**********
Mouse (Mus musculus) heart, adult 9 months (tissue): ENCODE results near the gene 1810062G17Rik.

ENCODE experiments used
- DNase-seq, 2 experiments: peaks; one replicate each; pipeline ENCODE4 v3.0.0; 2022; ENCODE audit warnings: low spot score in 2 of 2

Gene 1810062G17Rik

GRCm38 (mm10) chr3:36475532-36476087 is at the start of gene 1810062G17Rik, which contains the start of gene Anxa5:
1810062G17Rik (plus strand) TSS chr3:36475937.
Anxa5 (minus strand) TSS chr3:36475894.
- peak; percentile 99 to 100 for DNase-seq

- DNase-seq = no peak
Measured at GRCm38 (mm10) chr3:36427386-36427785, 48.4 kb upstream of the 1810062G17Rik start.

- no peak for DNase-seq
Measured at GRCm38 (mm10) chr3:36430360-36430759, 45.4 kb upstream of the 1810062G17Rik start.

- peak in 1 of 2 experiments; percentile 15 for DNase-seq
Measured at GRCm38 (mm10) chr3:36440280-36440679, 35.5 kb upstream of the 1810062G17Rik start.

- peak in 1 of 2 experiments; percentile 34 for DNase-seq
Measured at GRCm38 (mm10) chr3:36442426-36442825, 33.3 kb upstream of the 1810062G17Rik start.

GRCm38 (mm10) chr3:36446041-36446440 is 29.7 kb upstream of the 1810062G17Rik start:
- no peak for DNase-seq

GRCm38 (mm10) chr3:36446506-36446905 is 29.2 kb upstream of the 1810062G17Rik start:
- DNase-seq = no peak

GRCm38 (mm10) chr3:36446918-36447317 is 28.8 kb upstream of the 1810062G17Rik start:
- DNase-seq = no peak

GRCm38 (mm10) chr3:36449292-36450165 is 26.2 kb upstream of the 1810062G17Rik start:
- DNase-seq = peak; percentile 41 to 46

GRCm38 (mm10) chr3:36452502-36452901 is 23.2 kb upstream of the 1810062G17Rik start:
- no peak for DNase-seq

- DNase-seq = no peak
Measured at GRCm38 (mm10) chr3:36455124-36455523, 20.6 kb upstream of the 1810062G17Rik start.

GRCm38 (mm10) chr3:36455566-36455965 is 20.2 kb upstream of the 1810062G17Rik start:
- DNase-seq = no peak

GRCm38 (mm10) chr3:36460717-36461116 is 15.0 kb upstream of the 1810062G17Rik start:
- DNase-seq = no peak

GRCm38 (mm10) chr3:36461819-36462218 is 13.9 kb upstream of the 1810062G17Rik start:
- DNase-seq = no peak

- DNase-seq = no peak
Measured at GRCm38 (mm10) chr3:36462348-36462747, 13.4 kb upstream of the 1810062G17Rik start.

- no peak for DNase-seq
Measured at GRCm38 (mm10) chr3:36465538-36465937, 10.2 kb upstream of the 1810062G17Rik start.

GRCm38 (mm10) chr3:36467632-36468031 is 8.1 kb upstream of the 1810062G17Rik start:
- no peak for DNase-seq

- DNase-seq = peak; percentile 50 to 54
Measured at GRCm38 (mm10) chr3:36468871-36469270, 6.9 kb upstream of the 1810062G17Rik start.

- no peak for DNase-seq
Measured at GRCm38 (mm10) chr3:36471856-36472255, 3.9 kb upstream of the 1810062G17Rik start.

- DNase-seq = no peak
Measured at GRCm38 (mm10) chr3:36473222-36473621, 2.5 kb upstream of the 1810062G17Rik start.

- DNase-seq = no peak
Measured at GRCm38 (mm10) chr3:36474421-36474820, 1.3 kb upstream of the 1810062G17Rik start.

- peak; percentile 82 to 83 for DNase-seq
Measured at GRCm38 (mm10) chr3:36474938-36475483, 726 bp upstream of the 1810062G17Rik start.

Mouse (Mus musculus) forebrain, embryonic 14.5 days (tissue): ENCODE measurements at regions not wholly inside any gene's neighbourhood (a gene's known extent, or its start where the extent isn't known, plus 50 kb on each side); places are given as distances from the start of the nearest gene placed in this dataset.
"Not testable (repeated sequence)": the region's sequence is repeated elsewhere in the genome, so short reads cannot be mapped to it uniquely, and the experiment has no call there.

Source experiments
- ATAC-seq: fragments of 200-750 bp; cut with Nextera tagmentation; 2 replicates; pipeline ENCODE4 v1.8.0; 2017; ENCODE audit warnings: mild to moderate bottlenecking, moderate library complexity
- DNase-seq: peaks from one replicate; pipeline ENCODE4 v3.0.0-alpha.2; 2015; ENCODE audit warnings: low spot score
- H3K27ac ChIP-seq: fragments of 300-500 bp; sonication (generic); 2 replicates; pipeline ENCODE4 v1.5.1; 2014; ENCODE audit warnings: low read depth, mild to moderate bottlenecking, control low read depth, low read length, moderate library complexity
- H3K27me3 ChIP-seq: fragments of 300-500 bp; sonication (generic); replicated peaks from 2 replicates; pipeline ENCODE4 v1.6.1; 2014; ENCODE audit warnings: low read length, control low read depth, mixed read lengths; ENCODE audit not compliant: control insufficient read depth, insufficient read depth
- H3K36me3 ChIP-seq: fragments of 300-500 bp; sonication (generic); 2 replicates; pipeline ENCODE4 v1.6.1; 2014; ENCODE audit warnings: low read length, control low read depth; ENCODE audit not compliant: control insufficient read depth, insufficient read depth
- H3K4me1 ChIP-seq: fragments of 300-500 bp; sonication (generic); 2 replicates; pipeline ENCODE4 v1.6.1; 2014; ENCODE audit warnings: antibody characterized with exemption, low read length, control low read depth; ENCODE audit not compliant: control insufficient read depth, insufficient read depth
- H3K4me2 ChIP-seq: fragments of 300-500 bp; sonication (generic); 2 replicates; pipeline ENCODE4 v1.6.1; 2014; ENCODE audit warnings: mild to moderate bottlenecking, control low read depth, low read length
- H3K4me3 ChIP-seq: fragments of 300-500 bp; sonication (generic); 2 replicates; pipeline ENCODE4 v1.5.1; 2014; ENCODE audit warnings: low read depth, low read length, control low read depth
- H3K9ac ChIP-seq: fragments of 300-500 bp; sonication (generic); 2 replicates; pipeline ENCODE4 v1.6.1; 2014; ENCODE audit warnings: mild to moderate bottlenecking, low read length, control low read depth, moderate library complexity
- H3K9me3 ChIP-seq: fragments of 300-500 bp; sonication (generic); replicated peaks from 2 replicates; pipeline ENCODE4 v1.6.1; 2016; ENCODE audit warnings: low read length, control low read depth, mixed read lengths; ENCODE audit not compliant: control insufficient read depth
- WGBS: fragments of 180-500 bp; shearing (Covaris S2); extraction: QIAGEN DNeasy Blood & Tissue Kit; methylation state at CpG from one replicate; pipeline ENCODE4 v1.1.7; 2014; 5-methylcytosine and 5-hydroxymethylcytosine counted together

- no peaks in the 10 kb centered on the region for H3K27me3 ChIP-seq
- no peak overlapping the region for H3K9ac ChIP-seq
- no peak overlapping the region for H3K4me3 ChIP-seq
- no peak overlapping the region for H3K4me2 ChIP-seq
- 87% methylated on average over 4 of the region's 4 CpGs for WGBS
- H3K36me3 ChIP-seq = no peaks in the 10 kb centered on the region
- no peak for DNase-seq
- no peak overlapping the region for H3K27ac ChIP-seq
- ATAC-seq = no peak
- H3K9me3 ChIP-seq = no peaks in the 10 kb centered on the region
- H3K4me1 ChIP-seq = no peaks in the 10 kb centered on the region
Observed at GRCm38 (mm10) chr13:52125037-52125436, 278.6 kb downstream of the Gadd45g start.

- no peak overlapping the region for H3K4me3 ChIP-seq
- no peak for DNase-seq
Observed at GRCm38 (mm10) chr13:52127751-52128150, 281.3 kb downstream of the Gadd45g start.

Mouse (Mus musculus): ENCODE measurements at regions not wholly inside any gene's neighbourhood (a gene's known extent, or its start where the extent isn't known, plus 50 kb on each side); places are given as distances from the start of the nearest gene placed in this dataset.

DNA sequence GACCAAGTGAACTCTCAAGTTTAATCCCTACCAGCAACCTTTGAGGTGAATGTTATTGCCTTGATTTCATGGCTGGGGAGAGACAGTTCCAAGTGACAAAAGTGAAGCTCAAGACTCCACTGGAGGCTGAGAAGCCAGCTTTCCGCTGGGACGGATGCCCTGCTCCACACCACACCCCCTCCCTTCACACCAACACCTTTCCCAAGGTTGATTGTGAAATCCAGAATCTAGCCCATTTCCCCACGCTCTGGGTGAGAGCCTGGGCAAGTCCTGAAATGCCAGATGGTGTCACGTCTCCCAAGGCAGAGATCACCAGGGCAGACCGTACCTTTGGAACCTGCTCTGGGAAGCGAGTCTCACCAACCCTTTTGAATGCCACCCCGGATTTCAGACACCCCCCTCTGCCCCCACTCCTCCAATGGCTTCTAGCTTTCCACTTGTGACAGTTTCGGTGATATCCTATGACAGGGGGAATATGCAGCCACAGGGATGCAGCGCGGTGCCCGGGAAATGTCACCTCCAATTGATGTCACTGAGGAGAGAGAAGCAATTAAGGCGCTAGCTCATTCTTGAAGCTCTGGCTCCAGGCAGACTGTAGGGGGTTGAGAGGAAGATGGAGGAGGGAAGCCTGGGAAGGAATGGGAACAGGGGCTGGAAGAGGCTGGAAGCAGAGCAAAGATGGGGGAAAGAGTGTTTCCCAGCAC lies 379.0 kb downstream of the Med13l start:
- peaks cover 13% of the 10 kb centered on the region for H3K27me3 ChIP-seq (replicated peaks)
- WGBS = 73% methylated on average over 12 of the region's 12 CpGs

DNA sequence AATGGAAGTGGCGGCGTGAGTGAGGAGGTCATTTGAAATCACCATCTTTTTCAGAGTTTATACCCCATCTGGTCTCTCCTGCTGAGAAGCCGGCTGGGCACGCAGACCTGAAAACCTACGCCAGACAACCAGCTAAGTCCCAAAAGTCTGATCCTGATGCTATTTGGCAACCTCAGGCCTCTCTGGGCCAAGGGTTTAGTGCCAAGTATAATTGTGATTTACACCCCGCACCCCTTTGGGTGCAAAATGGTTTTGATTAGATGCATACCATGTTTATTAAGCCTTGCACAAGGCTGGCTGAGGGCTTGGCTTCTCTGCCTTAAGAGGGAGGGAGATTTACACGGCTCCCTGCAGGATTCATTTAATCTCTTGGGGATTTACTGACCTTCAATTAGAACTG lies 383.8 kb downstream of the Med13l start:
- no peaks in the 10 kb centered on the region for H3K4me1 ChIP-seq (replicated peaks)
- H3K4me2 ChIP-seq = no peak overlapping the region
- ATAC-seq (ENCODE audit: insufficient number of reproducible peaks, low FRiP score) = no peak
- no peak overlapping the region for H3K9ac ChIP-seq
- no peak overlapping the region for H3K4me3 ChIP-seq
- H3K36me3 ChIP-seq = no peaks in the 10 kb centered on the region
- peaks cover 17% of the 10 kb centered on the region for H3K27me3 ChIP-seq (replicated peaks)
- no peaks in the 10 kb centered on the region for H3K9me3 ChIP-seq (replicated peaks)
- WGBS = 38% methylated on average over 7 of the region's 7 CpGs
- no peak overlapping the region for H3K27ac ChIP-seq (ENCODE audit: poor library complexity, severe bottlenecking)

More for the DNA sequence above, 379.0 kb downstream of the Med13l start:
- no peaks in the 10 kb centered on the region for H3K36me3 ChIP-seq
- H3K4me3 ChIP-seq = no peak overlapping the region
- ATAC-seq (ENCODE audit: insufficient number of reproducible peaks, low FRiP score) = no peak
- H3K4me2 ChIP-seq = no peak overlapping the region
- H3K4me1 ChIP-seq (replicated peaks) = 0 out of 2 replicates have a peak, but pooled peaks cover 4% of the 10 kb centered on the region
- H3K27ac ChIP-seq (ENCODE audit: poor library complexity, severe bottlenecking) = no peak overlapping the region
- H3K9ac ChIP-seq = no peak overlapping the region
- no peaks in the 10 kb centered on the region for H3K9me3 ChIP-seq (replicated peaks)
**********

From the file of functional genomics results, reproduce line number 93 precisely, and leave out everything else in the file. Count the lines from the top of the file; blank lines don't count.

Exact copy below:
- WGBS = 38% methylated on average over 7 of the region's 7 CpGs